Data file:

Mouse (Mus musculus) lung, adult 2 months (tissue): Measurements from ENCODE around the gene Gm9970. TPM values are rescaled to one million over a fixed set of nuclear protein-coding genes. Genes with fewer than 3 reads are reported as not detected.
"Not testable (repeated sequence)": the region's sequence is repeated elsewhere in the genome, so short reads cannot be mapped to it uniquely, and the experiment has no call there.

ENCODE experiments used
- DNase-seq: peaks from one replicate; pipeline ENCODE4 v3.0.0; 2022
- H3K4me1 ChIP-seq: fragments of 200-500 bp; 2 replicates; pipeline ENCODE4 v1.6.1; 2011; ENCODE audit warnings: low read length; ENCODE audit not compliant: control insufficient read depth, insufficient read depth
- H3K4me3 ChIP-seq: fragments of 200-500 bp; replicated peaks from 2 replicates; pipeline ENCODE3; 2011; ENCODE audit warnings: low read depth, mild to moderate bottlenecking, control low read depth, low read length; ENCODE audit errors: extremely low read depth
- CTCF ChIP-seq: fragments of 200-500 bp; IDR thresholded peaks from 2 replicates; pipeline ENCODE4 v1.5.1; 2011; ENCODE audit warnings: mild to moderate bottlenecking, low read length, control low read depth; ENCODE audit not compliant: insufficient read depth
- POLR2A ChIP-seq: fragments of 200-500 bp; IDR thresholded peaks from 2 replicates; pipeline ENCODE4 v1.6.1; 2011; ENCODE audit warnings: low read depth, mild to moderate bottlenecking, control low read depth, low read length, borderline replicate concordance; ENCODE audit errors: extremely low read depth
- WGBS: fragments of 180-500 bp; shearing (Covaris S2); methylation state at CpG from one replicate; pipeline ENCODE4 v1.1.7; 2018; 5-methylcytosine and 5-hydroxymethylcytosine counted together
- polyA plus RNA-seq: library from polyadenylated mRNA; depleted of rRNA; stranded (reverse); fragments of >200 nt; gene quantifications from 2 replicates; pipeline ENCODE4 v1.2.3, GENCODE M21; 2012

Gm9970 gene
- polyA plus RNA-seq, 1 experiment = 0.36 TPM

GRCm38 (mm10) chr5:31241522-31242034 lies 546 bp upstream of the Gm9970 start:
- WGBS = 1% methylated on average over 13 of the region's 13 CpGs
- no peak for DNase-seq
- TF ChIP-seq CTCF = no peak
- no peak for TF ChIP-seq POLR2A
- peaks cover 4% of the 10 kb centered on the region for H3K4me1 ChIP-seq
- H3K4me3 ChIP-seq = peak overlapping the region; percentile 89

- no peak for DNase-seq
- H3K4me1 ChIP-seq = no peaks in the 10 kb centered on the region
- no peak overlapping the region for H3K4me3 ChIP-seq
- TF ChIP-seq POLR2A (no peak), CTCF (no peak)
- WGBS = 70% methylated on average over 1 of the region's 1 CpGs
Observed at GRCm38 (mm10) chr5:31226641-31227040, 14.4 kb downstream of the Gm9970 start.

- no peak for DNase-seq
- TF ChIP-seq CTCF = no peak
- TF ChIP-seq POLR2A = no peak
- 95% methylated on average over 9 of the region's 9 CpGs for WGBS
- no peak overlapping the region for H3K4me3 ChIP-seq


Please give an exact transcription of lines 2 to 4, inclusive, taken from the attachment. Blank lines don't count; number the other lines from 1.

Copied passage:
"Not testable (repeated sequence)": the region's sequence is repeated elsewhere in the genome, so short reads cannot be mapped to it uniquely, and the experiment has no call there.

ENCODE experiments used
- DNase-seq: peaks from one replicate; pipeline ENCODE4 v3.0.0; 2022